Reprinted with permission from the Fall 2020 issue of The Prairie Progressive, Iowa’s oldest progressive newsletter. The Prairie Progressive is funded entirely by reader subscription, available only in hard copy for $12/yr. Send check to The Prairie Progressive, Box 1945, Iowa City, 52244. Archived issues available @ theprairieprogressive.com
by Dan Gervich
Mitigation is the starting point. The key to making this condition livable is a mask.
Cloth masks with enough layers to reduce transmission between two people wearing them by 95%, but increases the work of breathing and is pretty hot. A paper surgical mask, which sells for a dime on line, accomplishes that 95% reduction of transmission with less than one-fourth of that increase in work of breathing and heat retention of a multi-layered cloth mask. The raw material for these masks and for N95 masks is recycled plastic bag material made into blown polypropylene paper.
A “War Powers Act” would command and reward mask makers in the US who otherwise balk at gearing up. Instead, President Trump is willing to depend on China and Japan. The federal government could send 10 paper surgical masks to every citizen at no charge. The impact on the federal budget would be infinitesimal. If you like a fashionable and washable cloth mask, make one with just two layers and slip the paper mask in between the layers as an insert. Iowa’s Governor Reynolds should at least mandate masks indoors in businesses and facilities, and enforce the mandate while continuing to encourage other public mitigation efforts.
Testing capability needs to be built until well below 5% of tests performed are positive. The current 10% rate of positivity spells uncontrolled spread. Recently approved Covid-19 antigen tests never wrongly identify someone as infected, nor do they identify someone as contagious who is not. Antigen tests may miss a few people who are infected but not highly contagious. They are cheap to produce at around a dollar a test and are fast (a 15-minute turnaround). Like a urine pregnancy test, they can be done on site with little training.
A “War Powers Act” should make these tests available at every essential workplace and at schools for screening two or more times a week. They would absolutely catch those “super spreaders.” Instead, Iowa struggles in competition with other states to obtain testing materials. To add insult to injury, State Epidemiologist and Medical Director Pedati inexplicably decided not to add thousands of these positive Covid -19 antigen tests to Iowa’s reporting, dismissing them as inconclusive. She is well-trained and knows better. Shouldn’t Dr. Pedati resign if she is making this case but Reynolds blocks her?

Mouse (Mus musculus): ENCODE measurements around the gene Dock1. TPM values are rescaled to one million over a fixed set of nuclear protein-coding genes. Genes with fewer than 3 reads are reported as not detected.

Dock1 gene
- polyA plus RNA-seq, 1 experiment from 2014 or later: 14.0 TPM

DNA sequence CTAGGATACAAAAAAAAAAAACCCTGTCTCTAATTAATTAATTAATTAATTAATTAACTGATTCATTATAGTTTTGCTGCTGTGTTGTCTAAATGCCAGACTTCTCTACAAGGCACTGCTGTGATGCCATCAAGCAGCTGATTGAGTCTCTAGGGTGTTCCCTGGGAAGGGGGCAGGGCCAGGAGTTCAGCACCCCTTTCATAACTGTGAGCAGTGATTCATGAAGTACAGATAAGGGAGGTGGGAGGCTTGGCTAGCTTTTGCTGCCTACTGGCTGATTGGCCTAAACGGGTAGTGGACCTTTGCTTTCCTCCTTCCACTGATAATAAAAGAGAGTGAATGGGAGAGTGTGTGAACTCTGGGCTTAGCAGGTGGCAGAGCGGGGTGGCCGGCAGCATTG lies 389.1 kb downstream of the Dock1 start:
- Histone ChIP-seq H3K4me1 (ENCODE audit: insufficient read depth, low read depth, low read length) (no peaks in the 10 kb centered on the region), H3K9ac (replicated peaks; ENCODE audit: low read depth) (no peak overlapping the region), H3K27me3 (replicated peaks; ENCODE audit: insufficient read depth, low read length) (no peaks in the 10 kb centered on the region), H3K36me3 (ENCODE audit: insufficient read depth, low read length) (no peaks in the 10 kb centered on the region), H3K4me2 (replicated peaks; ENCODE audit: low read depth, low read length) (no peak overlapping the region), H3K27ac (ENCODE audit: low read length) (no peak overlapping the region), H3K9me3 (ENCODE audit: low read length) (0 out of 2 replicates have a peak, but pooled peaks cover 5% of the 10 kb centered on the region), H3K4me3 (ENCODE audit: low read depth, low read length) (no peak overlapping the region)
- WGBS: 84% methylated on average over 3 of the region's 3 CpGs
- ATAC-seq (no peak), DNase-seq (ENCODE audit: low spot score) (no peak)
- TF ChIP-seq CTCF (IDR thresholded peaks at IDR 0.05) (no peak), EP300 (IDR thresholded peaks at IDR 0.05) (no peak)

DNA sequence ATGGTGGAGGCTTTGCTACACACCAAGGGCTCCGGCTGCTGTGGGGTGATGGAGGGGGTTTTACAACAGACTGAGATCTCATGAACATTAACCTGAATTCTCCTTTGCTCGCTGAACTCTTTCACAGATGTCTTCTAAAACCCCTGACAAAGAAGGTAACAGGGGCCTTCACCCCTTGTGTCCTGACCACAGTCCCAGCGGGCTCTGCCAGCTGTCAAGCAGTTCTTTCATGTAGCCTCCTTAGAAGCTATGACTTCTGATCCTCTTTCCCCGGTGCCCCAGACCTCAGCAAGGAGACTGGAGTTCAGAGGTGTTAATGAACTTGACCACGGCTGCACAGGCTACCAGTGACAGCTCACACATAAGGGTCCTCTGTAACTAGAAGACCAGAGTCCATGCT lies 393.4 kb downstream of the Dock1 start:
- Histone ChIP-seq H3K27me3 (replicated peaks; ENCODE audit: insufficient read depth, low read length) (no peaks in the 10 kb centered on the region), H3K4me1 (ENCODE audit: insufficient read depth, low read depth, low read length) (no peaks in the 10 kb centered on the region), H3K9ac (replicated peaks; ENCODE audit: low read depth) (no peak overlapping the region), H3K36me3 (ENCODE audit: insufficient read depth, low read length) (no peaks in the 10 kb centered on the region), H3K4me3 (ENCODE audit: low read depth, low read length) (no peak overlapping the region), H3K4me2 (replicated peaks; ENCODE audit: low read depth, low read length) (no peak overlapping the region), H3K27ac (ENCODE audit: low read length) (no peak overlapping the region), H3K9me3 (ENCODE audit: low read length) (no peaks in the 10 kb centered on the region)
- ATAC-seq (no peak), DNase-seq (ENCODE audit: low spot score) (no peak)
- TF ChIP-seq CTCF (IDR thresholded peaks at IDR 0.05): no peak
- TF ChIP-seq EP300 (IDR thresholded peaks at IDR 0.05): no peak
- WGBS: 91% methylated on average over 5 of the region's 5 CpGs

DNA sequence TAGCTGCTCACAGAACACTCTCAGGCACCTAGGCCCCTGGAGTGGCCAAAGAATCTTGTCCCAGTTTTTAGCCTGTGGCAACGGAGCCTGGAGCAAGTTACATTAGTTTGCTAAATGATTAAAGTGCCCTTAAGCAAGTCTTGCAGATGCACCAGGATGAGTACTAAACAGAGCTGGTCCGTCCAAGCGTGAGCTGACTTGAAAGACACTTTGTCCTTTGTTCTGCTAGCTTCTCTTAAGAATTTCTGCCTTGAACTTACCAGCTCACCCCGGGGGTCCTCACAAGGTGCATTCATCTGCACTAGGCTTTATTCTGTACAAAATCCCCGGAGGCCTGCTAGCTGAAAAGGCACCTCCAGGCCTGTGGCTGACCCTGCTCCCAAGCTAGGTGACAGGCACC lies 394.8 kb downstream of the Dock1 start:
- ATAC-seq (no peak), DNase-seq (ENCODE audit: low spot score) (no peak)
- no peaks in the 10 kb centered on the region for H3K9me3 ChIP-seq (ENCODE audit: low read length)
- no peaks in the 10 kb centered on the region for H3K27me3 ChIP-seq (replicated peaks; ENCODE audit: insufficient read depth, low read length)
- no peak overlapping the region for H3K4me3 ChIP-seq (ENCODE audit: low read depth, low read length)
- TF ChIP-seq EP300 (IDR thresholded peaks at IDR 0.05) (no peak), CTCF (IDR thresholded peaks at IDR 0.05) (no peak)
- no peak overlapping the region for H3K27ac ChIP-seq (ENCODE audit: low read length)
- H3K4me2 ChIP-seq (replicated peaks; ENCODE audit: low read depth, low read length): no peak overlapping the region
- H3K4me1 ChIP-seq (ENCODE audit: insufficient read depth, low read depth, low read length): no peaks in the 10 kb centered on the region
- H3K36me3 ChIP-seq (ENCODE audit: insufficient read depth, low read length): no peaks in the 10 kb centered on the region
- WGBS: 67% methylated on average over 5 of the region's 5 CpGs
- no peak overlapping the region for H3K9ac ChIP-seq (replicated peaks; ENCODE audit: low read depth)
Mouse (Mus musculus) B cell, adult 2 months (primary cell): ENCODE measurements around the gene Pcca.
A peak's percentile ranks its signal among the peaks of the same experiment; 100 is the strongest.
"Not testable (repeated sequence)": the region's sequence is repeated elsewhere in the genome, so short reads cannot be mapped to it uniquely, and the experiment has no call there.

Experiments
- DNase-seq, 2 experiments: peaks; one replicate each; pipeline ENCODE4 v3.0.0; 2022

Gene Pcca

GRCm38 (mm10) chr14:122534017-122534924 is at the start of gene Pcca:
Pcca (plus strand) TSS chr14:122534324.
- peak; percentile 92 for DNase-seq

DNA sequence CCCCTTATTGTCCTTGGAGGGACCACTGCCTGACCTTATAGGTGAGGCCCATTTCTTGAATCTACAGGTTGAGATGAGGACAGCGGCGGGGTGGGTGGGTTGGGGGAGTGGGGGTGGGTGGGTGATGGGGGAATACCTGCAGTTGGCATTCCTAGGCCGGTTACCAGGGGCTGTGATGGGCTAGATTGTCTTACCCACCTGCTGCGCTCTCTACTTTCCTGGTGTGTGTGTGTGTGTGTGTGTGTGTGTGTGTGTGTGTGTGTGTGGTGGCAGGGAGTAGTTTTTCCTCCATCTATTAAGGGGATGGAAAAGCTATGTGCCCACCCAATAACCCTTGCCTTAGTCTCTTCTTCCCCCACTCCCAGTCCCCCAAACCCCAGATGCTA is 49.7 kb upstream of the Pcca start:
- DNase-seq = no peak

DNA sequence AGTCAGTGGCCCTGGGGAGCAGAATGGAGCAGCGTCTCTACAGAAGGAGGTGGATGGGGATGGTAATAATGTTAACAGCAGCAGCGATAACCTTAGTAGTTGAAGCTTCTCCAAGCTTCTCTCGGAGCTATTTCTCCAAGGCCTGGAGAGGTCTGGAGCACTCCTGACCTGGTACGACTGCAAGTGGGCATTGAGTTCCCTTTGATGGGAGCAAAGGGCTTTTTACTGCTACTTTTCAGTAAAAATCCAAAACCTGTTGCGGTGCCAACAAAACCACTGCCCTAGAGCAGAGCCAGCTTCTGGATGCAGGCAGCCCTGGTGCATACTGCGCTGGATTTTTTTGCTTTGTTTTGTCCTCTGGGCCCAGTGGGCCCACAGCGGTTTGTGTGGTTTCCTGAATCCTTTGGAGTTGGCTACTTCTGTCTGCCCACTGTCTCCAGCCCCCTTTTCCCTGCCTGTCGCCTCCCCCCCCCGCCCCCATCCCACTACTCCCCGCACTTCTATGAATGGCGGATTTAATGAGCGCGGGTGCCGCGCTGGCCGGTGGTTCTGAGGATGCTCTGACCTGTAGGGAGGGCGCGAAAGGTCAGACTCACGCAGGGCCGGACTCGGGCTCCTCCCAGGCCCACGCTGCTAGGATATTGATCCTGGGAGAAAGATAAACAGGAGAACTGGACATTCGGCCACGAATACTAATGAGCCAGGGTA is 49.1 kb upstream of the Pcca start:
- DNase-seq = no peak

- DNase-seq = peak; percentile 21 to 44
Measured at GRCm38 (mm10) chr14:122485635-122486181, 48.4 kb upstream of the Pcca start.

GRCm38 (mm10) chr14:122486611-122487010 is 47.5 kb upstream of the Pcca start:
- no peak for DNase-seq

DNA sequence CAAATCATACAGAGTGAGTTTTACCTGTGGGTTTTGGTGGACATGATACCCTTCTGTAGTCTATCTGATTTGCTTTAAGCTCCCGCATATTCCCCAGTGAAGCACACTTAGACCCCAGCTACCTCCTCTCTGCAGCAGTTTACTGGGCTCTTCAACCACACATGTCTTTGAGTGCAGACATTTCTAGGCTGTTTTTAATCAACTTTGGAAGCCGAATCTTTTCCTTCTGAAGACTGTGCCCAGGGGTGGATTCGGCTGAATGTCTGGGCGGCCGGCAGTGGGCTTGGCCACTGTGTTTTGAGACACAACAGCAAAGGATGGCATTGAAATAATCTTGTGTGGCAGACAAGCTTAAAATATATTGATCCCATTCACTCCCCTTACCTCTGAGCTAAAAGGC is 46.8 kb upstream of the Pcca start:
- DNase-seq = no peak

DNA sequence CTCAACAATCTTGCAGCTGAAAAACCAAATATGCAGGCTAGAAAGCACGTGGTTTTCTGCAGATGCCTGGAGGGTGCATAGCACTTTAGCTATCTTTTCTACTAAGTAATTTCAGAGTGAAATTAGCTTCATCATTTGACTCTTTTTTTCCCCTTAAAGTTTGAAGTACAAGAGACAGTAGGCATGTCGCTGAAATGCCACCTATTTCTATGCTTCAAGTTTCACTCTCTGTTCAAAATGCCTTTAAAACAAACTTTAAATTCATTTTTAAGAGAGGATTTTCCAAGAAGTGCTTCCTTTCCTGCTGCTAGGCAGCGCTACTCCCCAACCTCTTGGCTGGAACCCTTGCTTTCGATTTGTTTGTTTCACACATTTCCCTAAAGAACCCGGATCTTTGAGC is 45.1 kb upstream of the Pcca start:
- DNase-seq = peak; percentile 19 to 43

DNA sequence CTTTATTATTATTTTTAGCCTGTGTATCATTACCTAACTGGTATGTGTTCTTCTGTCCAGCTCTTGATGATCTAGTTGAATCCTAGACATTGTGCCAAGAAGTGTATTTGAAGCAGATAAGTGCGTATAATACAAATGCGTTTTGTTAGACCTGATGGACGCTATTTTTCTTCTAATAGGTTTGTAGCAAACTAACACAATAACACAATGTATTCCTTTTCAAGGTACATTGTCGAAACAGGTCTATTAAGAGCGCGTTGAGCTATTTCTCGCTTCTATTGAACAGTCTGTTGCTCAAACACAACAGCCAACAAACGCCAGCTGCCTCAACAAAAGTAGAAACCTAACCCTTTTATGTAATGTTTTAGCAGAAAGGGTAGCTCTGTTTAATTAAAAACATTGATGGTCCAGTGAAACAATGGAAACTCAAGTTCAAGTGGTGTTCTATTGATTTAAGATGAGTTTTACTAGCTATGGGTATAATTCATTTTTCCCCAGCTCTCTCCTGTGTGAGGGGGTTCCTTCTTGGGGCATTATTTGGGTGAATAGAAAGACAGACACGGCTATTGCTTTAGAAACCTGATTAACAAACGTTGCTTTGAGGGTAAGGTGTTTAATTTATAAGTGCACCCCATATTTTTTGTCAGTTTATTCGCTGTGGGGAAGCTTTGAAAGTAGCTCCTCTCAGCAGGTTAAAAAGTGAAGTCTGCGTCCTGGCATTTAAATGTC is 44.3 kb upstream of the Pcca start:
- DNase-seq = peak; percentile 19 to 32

An army of contact tracers needs to be built to meet the challenge of the numbers of positive tests and to track down the contacts they have exposed for quarantine. Currently that’s 700 or more new cases a day. Mitigation needs to drive that down to a manageable number, as has been successfully done in Canada and elsewhere. Public health workers need to enforce quarantines and support those quarantined with medicine, food, and even a place to stay if needed, as well as monitoring their illness. Currently, public health workers can’t possibly keep up effectively. Don’t tell me that unemployed trainable talent cannot be found.
The way to stop the spread and lift economically and socially onerous aspects of mitigation doesn’t require an understanding of molecular biology or rocket science. Our current leaders are like parents who don’t know the meaning of discipline, giving in to childish right-wing temper tantrums over infringing on their freedom to do harm. Covid-19 transmission at the Sturgis motorcycle rallies is estimated to have generated 266,796 new cases in the US between August 2nd and September 2nd, at an estimated cost of care of $12.2 billion. If the Sturgis riders had been paid $25,000 each to stay home, the US treasury would still be ahead! Conservatives’ economic arguments don’t hold water.
Governor Reynolds shrugged off the 65 Covid-19 deaths of Tyson packing plant workers in June. Then she and Trump forced the survivors back into the packing plants. Who feeds those dead breadwinners’ families or pays for their children’s education? Reynolds and Pedati are posers, clearly content with the deaths of more than 200 Iowans a month from now until who knows when, as is Trump, who dismisses more than 20,000 deaths of Americans a month as too expensive or unworthy of saving. We as citizens and patients must bring an end to this malpractice.
—Dan Gervich is a retired infectious diseases and critical care physician, healthcare epidemiologist, and Chief Infection Control Officer at MercyOne in Des Moines.